Though improved, the numbers fell short of show stopping.
For instance, Carbondale Community High School saw a doubling of students selecting SIU, from 20 to 40. That represented about a fifth of Carbondale’s college-bound graduates, Illinois Report Card data show. Murphysboro High School saw a nearly 73% increase, from 11 to 19 students; and Carterville HIgh School, a nearly 86% increase, from 7 to 13 students.
Carbondale Community High School Superintendent Steve Murphy said he’s glad the new chancellor is honed in on improving recruitment of Southern Illinois’ own youth, as he sees this as an area of great potential for the university. In fact, Murphy and Lane have a scheduled meeting Wednesday to talk about what more can be done, Murphy said.
In total, the university enrolled 1,361 new first-time college undergraduate students this year. The most popular majors among this group are aviation flight, zoology, psychology, criminology and criminal justice, biological science, business, automotive technology, radiological sciences, animal science and physiology. Freshman student enrollment, specifically, was up about 330 students this fall compared to fall 2019, an increase of nearly 28%.
Further, despite concerns the pandemic and confusing political directives out of Washington could plummet international student enrollment, the number of students coming to SIU from abroad to study remained relatively steady. International student enrollment declined only 2.6%, which the university considers a positive given the current environment, said SIU spokeswoman Rae Goldsmith. Lane credited SIU's continued communication with its international students as Immigration and Customs Enforcement went back and forth on rules related to how many on-campus classes they would have to take to maintain their student visas in good standing.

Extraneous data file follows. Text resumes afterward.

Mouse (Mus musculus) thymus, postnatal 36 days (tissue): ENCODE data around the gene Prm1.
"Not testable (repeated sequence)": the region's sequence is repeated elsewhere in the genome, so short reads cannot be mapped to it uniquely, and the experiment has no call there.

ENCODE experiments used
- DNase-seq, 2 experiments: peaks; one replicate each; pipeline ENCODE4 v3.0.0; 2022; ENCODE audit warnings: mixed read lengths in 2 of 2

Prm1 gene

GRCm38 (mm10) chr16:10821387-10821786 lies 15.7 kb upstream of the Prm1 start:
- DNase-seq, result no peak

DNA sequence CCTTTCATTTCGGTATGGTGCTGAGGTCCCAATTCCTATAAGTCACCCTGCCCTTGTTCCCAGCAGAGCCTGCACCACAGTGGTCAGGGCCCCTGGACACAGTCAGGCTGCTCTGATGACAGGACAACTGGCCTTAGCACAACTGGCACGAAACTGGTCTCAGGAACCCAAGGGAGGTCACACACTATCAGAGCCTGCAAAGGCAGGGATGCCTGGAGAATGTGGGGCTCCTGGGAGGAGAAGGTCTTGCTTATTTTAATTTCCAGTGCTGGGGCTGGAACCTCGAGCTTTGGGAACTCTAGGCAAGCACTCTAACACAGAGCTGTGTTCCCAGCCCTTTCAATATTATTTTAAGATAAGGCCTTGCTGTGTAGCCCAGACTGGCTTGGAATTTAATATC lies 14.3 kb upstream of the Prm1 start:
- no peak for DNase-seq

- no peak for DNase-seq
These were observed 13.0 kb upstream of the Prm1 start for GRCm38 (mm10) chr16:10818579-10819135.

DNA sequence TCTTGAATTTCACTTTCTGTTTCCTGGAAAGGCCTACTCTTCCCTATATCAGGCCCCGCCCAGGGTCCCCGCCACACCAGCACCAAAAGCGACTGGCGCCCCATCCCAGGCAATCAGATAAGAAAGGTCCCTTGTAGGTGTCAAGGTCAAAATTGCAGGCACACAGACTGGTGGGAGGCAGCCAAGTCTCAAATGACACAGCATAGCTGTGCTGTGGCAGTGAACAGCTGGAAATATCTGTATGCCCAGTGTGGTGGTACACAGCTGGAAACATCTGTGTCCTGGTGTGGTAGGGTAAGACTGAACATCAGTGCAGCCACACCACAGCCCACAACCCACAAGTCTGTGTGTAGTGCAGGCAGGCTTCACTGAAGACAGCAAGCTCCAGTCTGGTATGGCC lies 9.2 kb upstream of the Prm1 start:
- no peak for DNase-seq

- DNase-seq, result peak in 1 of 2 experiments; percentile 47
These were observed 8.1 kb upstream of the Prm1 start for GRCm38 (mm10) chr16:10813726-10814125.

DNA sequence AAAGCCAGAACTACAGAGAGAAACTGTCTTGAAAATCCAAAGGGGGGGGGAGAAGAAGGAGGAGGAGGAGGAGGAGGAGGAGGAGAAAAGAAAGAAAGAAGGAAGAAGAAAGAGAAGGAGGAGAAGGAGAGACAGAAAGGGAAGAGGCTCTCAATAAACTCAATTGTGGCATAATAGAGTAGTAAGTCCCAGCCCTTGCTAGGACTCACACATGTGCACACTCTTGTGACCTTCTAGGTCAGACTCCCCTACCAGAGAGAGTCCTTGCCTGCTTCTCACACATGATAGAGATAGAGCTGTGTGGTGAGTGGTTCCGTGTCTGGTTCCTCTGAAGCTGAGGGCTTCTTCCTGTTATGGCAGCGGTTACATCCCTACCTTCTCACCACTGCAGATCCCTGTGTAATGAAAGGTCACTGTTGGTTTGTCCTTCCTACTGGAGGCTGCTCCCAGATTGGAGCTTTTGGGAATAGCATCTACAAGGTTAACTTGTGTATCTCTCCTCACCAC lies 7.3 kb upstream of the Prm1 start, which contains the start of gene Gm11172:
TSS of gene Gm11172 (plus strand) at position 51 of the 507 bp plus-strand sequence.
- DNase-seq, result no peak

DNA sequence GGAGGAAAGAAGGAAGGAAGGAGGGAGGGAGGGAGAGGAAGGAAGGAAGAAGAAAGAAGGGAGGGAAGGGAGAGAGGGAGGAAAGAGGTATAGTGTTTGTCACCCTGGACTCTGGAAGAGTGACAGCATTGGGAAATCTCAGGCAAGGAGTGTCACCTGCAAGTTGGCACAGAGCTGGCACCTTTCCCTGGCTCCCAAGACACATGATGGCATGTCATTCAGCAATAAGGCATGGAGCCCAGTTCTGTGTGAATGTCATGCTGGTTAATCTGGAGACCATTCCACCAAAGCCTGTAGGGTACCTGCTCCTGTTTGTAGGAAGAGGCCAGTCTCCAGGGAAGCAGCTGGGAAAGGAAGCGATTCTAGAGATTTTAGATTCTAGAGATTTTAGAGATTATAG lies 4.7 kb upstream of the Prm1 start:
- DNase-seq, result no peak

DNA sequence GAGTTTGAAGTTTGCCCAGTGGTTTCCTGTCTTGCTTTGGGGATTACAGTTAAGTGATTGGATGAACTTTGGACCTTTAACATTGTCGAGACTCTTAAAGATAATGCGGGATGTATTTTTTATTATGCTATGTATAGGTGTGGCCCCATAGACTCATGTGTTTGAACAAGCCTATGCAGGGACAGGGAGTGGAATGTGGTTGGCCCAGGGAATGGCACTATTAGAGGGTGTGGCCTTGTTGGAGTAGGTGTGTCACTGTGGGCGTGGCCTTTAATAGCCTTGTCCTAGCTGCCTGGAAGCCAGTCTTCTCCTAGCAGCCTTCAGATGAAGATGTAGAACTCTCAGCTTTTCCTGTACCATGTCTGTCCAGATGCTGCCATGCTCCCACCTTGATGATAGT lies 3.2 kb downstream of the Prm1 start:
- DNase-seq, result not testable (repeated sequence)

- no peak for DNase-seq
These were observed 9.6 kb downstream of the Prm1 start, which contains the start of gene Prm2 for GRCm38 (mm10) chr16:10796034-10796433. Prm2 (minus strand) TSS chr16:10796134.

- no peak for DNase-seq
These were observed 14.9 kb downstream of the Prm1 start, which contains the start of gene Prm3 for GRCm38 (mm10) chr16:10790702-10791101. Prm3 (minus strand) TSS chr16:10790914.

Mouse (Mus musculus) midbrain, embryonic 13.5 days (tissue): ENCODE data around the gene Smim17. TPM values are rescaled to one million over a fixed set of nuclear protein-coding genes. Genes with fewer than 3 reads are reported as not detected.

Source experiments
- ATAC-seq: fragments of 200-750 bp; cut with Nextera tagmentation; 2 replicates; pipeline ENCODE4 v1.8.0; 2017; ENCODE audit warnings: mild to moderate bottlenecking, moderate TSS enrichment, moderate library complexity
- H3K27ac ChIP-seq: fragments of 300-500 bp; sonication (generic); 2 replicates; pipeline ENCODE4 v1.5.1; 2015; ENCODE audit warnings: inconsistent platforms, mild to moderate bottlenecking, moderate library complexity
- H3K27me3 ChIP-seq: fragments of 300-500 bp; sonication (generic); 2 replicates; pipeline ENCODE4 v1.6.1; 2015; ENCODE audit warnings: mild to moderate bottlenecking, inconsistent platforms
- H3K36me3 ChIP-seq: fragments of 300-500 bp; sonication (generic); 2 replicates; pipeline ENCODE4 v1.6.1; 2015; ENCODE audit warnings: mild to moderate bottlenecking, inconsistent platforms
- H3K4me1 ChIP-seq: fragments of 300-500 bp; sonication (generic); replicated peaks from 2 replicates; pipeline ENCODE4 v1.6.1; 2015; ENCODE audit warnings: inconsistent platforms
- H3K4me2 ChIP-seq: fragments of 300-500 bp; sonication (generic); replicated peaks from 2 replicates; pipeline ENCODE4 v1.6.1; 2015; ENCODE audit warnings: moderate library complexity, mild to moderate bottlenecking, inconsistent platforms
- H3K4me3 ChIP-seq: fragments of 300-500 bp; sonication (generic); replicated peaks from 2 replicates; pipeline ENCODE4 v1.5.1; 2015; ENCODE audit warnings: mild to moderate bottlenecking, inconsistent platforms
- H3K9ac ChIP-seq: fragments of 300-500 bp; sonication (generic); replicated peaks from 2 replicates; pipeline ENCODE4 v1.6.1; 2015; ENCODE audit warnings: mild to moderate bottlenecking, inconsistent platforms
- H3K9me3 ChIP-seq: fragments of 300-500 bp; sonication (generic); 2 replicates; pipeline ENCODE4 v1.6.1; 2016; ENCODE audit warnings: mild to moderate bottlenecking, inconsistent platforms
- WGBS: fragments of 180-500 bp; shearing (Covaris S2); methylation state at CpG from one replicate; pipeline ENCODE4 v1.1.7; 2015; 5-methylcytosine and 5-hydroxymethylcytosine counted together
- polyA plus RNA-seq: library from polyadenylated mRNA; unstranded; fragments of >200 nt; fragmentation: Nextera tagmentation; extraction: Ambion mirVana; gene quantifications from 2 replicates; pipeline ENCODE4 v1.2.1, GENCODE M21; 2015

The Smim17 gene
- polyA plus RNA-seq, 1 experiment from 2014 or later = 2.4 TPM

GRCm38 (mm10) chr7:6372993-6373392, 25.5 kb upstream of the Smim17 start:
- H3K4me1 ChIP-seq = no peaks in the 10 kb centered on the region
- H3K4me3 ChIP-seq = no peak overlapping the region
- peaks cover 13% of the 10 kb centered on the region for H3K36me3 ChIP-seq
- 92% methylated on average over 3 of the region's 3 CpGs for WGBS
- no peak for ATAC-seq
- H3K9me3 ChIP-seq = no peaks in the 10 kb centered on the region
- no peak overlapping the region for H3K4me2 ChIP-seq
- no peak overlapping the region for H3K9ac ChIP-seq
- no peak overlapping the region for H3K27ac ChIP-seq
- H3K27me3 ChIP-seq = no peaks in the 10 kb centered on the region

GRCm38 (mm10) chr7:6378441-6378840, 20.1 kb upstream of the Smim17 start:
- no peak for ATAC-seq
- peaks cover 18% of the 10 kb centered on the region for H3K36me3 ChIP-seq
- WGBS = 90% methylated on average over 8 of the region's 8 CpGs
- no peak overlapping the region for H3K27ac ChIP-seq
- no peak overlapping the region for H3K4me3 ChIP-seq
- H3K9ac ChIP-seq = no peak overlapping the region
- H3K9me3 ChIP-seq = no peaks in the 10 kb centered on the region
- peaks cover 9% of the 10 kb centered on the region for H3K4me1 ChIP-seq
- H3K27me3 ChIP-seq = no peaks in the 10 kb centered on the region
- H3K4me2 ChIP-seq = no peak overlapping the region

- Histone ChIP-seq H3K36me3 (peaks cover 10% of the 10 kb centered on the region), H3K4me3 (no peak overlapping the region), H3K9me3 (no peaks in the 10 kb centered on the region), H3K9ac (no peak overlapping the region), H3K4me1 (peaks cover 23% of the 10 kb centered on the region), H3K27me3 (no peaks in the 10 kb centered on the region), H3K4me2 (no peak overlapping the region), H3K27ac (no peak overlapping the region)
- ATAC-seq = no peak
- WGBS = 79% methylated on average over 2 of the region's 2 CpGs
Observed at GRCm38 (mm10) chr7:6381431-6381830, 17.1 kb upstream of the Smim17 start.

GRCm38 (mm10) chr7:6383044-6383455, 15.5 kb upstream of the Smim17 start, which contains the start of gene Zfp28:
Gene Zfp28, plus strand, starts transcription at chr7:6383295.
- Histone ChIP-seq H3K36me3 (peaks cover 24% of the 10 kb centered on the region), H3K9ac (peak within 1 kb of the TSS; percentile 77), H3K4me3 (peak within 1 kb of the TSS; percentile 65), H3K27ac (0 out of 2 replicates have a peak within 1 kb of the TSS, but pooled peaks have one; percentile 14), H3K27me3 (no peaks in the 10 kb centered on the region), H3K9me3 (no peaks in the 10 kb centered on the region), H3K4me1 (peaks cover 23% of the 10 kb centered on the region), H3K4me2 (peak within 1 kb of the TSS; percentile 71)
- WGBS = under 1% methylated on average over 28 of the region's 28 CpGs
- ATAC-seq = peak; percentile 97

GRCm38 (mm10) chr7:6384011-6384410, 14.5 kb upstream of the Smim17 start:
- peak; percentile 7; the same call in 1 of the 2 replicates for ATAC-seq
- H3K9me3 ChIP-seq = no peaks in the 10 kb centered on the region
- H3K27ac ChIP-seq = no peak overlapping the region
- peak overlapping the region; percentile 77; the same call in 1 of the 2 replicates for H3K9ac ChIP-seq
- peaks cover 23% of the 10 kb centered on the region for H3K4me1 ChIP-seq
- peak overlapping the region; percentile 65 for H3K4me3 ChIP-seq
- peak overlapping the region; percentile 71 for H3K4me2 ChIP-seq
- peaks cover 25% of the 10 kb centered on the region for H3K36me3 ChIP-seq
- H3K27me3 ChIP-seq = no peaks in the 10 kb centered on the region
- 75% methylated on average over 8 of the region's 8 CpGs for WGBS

The university also saw continued growth in the freshman to sophomore retention rate, reflecting the percentage of last year’s first-time freshmen who returned this fall. This year’s rate is about 81%, which SIU says is the highest in 20 years. It is up from 72% in 2017 and 75% last year.
SIU saw an overall decrease in the sizes of its sophomore, junior and senior classes of about 7%, 14% and 6%, respectively. On-campus enrollment, which includes any student taking at least one on-campus class, was 9,221 students, which is down about 4% from last year. Off-campus enrollment, which including students taking online-only courses or classes at extended campus satellite locations, was 2,145 students, an increase of 2.2%. Because of the pandemic, SIU is offering nearly 37% of its classes fully online this year, a significantly greater percentage than in a typical year, officials previously said.
While Lane said this year’s numbers offer plenty to celebrate given past recent trends, the university is already well into working on recruitment for 2021. Lane said he’s taking a realistic view and encouraging people to remember it’s a marathon not a sprint, given how much enrollment loss the university has suffered in recent years.
Between 2015 and 2019, a period marked with leadership turmoil and turnover, SIU lost about 5,600 students -- or roughly 1,400 a year. By comparison, enrollment is down 329 students in fall 2020 compared to the previous year.
He said the university’s goal for next year is flat enrollment. Into 2022 and beyond, Lane said he hopes to start seeing positive year-over-year enrollment increases.
“As fast as we lost them,” he said, “it will take them time to get them back.”